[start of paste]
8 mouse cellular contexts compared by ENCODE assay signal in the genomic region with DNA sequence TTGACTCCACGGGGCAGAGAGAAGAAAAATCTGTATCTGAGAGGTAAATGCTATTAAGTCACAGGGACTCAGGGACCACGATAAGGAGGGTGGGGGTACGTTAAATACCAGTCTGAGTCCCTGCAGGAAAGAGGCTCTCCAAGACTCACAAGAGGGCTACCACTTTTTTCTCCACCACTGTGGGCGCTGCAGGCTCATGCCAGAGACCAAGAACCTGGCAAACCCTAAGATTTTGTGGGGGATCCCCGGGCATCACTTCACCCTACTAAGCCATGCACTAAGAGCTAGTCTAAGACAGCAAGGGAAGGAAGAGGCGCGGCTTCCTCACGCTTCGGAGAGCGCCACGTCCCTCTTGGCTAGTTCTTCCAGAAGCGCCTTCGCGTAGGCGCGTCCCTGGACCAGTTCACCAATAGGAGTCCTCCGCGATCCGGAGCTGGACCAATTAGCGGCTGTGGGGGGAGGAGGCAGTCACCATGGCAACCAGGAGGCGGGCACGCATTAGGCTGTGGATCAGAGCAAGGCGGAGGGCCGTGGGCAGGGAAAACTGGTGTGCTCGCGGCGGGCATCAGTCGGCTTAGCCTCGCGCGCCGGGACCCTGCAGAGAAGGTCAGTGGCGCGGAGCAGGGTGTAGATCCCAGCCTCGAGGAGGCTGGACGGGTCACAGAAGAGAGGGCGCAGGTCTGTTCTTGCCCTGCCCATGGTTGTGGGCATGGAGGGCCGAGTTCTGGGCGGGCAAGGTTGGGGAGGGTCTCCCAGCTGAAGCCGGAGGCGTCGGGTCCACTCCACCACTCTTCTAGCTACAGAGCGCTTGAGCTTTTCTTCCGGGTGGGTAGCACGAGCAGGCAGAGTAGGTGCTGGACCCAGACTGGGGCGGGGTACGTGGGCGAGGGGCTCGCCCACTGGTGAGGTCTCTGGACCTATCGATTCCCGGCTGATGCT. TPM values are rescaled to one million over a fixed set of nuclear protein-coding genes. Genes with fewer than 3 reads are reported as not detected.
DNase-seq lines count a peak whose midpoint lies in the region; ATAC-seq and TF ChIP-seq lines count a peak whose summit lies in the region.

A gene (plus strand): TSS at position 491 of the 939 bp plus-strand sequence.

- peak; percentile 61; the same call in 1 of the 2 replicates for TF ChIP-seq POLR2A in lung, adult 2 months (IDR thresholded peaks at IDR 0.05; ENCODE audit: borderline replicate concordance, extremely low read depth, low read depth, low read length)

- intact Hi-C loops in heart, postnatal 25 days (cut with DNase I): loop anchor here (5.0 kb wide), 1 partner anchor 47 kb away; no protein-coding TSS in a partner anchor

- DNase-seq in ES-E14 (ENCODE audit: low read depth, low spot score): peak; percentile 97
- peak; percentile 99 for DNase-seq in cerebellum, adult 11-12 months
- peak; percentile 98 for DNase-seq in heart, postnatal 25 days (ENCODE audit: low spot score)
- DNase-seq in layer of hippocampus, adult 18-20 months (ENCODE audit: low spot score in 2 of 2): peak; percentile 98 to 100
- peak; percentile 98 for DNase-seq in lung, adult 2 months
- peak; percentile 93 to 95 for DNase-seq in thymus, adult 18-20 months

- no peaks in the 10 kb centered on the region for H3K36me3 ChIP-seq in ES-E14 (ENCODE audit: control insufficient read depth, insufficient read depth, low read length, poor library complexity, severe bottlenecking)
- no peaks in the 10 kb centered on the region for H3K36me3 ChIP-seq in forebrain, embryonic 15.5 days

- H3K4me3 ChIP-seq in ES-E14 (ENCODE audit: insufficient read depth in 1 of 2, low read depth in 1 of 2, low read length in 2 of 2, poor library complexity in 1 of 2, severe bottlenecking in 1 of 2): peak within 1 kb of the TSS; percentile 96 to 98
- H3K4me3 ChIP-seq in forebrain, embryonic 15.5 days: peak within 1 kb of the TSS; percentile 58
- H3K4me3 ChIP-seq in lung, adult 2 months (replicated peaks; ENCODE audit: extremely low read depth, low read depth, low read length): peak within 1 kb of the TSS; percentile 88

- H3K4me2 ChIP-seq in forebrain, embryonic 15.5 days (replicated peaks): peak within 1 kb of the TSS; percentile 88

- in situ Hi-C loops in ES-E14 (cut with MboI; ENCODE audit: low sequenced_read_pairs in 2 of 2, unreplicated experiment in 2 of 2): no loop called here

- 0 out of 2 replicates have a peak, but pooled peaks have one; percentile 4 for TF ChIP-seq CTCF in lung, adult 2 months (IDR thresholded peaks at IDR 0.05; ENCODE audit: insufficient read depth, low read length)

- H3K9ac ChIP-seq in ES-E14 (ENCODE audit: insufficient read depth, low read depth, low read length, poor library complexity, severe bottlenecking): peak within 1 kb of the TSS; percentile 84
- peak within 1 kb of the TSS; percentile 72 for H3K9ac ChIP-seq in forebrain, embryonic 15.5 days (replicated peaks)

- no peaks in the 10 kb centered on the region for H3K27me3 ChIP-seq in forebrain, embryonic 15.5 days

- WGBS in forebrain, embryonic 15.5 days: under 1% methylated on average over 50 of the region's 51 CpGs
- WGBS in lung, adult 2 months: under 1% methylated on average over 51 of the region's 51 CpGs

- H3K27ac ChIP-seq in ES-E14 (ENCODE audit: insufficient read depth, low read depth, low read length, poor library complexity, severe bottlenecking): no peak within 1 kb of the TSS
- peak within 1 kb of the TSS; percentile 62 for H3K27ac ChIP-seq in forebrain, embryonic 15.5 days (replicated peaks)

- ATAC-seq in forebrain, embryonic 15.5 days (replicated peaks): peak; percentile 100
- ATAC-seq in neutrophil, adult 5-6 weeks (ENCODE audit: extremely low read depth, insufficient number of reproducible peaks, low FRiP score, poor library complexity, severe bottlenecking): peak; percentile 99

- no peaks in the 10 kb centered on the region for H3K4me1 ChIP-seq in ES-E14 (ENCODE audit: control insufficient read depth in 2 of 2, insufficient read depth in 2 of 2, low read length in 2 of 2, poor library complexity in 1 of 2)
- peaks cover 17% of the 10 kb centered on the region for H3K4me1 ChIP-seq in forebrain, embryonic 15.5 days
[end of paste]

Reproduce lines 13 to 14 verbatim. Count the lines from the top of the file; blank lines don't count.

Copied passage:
- no peaks in the 10 kb centered on the region for H3K36me3 ChIP-seq in forebrain, embryonic 15.5 days

- H3K4me3 ChIP-seq in ES-E14 (ENCODE audit: insufficient read depth in 1 of 2, low read depth in 1 of 2, low read length in 2 of 2, poor library complexity in 1 of 2, severe bottlenecking in 1 of 2): peak within 1 kb of the TSS; percentile 96 to 98